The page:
Preventing Violence in our Schools and Beyond Panel (Spring 2013)

  • Deanna Suomala, principal at the Washington Elementary School in Springfield, MA
  • Charlene Korza, school social worker at the Granby Jr.-Sr. High School in Granby, MA
  • The Honorable Judith Phillips, Associate Justice of the Hampden County Juvenile  Court in Springfield, MA
The shootings in Newtown, CT, have sparked discussions and changes in school security and how it impacts a culture of learning where children are also expected to be safe and nurtured. What must we do to keep our schools safe? Who should be included in the discussion about school violence? How can we prevent violence? These questions and many others were explored during the program.


To Choose or Not to Choose  (Spring 2012)
Rev. Irene Monroe, lesbian theologian, scholar, writer and activist
On March 27, 2012, Rev. Irene Monroe returned to Bay Path to speak with the community on “To Choose or Not to Choose: Exploring how a Personal and Collective Agency of Choice Ethically Impacts Schools, Self and Society”. The community was presented with various case studies and asked to use their ethical decision making skills. She currently is a Huffington Post blogger whose writings appear in 43 states across the country and in the U.K.


Alliance Building  (Spring 2011)
Rev. Irene Monroe, lesbian theologian, scholar, writer and activist
On March 22, 2011, Rev. Irene Monroe addressed the Bay Path community on “Alliance Building: Talking and working across our varied identity politics”. Monroe discussed how everyone either is now, or has been, or will be at some time a target of social oppression or bullying. Working together, we can become allies, and take on the role as an ally for someone else. Rev. Monroe is the former Coordinator of the African American Roundtable of the Center for Lesbian and Gay Studies in Religion and Ministry (CLGS) at the Pacific School of Religion. She currently is a Huffington Post blogger and as syndicated queer religion columnist, her writings appear in 43 states across the country and in the U.K. and in publications such as The Advocate, New England Bay Windows, Boston In Newsweekly, and The Witness.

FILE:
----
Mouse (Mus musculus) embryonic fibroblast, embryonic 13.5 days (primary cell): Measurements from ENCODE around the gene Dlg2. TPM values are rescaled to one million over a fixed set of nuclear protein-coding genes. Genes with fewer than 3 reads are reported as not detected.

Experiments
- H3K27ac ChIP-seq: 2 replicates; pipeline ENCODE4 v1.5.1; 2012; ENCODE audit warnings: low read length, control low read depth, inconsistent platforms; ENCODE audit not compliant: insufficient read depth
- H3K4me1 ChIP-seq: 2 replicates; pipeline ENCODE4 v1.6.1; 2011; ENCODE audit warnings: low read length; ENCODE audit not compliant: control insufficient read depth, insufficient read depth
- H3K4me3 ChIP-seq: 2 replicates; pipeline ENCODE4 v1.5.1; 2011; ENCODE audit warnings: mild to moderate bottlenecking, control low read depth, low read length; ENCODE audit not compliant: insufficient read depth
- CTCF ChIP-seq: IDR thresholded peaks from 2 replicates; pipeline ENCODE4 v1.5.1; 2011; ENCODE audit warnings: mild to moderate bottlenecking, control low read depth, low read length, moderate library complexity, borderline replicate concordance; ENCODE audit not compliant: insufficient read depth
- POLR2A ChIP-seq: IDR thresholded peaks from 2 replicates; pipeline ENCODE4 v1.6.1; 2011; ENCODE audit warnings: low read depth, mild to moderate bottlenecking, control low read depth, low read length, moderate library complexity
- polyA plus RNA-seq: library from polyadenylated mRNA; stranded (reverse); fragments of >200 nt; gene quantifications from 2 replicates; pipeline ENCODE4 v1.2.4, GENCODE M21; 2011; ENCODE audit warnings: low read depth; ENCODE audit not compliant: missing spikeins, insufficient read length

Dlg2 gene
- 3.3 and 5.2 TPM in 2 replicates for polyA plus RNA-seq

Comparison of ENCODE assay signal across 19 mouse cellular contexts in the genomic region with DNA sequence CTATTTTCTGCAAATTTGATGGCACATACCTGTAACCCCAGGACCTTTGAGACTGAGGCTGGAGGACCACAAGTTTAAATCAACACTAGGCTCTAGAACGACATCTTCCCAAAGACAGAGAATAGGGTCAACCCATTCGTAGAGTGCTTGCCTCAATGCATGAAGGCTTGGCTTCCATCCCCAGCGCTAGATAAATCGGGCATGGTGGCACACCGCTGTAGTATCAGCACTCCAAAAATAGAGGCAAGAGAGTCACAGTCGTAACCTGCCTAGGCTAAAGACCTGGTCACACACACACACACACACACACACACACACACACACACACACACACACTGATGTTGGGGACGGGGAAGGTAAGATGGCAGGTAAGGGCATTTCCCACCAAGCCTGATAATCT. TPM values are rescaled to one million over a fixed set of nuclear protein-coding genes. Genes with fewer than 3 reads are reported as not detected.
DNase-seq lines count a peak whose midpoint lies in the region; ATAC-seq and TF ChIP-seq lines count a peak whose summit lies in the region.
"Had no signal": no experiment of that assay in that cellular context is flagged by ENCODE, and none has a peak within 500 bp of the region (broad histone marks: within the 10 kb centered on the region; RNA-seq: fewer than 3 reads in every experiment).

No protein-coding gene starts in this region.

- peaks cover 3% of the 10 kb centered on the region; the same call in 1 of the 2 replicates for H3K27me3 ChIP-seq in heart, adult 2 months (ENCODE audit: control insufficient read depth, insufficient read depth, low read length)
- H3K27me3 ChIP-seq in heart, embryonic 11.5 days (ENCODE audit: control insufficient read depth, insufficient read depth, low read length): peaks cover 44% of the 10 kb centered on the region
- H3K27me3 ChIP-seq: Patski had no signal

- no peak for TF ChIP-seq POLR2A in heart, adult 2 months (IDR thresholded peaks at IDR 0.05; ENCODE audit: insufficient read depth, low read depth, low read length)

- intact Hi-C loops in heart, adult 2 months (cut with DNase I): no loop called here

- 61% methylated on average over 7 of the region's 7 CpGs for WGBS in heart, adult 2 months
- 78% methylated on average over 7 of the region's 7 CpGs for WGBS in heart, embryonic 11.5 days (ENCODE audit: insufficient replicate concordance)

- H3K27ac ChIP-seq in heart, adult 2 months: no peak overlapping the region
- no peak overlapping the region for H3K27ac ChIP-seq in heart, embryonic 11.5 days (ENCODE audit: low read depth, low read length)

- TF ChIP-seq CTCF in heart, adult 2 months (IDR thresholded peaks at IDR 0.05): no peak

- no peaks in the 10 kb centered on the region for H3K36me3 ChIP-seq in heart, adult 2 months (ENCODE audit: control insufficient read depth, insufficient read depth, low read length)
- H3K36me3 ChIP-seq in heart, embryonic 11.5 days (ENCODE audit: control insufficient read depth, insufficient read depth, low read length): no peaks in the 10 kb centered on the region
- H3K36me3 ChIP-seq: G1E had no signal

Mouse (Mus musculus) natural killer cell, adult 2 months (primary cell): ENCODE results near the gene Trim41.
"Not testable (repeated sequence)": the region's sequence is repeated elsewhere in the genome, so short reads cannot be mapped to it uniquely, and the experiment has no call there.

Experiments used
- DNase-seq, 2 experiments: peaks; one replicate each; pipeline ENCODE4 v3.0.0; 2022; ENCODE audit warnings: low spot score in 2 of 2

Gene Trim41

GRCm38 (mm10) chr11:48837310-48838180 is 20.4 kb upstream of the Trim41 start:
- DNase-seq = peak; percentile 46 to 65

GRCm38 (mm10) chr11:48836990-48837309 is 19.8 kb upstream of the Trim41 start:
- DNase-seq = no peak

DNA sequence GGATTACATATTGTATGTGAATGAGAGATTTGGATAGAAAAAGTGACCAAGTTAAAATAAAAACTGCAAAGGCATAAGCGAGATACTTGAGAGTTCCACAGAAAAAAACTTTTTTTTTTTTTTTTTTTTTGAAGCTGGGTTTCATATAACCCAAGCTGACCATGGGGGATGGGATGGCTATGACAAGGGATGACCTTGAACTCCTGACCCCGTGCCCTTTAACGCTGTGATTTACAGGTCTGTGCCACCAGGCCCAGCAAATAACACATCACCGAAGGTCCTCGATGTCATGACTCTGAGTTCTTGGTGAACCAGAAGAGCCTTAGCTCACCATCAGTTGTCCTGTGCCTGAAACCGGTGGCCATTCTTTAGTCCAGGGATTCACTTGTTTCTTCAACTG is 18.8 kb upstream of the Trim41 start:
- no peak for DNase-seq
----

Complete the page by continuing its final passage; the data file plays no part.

The Wrongfully Imprisoned  (Spring 2010)
Stephen Saloom, Policy Director, The Innocence Project
The Innocence Project is a national litigation and public policy organization that works to exonerate wrongly imprisoned individuals. Mr. Saloom discussed the recent recommendations from the National Academy of Science on strengthening forensic science in the United States and the ethical implications of the recommendations.


Using the Poor to Conduct Drug Trials  (Spring 2009)
Sonia Shah, investigative journalist and critically acclaimed author.
Ms. Shah spoke about her research supporting her most recent book, The Body Hunters: Testing Our World’s Poorest Patients on New Drugs. Ms. Shah discussed the various Food and Drug Administration regulations and how the pharmaceutical companies in the United States conduct drug trials and tests using impoverished individuals throughout the world.


Ethical Issues Surrounding Third Party Reproduction  (Spring 2008)
Halina Wiczyk, M.D., Reproductive Endocrinologist
Dr. Wiczyk’s provocative talk challenged the students to consider criteria of age, anonymity, familiarity, family structure and relationship, fresh versus frozen embryos and genetics in third party reproduction.


Ethical Issues in Monitoring Clergy Offenders  (Spring 2007)
Reverend William Toller, Clergy monitor for the Diocese of Springfield
Rev. Toller, an ordained deacon in the Catholic Church, administers to clergy who have been removed from the ministry for violations of trust, including sexual abuse.